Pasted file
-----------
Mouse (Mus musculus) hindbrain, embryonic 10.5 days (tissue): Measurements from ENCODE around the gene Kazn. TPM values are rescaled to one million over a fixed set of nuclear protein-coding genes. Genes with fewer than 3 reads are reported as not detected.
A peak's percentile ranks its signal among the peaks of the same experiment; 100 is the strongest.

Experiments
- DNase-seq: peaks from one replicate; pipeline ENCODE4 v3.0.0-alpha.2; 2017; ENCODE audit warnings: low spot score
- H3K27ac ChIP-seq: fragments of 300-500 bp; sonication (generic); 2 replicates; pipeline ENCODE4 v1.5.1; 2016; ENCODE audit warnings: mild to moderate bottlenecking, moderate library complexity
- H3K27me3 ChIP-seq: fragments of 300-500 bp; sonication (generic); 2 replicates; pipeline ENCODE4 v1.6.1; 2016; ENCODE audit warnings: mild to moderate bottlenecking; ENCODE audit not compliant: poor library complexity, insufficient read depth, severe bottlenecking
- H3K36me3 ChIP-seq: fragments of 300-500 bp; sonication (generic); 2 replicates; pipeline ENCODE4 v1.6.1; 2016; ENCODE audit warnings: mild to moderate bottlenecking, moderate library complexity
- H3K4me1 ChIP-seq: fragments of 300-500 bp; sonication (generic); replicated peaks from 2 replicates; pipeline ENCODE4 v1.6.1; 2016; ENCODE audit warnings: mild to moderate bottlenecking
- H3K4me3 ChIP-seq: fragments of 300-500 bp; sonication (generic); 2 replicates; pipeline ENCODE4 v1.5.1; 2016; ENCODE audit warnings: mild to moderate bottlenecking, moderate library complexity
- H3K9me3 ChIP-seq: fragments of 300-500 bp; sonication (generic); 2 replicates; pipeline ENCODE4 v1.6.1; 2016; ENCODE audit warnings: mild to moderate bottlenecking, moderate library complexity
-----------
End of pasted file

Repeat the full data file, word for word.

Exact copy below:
Mouse (Mus musculus) hindbrain, embryonic 10.5 days (tissue): Measurements from ENCODE around the gene Kazn. TPM values are rescaled to one million over a fixed set of nuclear protein-coding genes. Genes with fewer than 3 reads are reported as not detected.
A peak's percentile ranks its signal among the peaks of the same experiment; 100 is the strongest.

Experiments
- DNase-seq: peaks from one replicate; pipeline ENCODE4 v3.0.0-alpha.2; 2017; ENCODE audit warnings: low spot score
- H3K27ac ChIP-seq: fragments of 300-500 bp; sonication (generic); 2 replicates; pipeline ENCODE4 v1.5.1; 2016; ENCODE audit warnings: mild to moderate bottlenecking, moderate library complexity
- H3K27me3 ChIP-seq: fragments of 300-500 bp; sonication (generic); 2 replicates; pipeline ENCODE4 v1.6.1; 2016; ENCODE audit warnings: mild to moderate bottlenecking; ENCODE audit not compliant: poor library complexity, insufficient read depth, severe bottlenecking
- H3K36me3 ChIP-seq: fragments of 300-500 bp; sonication (generic); 2 replicates; pipeline ENCODE4 v1.6.1; 2016; ENCODE audit warnings: mild to moderate bottlenecking, moderate library complexity
- H3K4me1 ChIP-seq: fragments of 300-500 bp; sonication (generic); replicated peaks from 2 replicates; pipeline ENCODE4 v1.6.1; 2016; ENCODE audit warnings: mild to moderate bottlenecking
- H3K4me3 ChIP-seq: fragments of 300-500 bp; sonication (generic); 2 replicates; pipeline ENCODE4 v1.5.1; 2016; ENCODE audit warnings: mild to moderate bottlenecking, moderate library complexity
- H3K9me3 ChIP-seq: fragments of 300-500 bp; sonication (generic); 2 replicates; pipeline ENCODE4 v1.6.1; 2016; ENCODE audit warnings: mild to moderate bottlenecking, moderate library complexity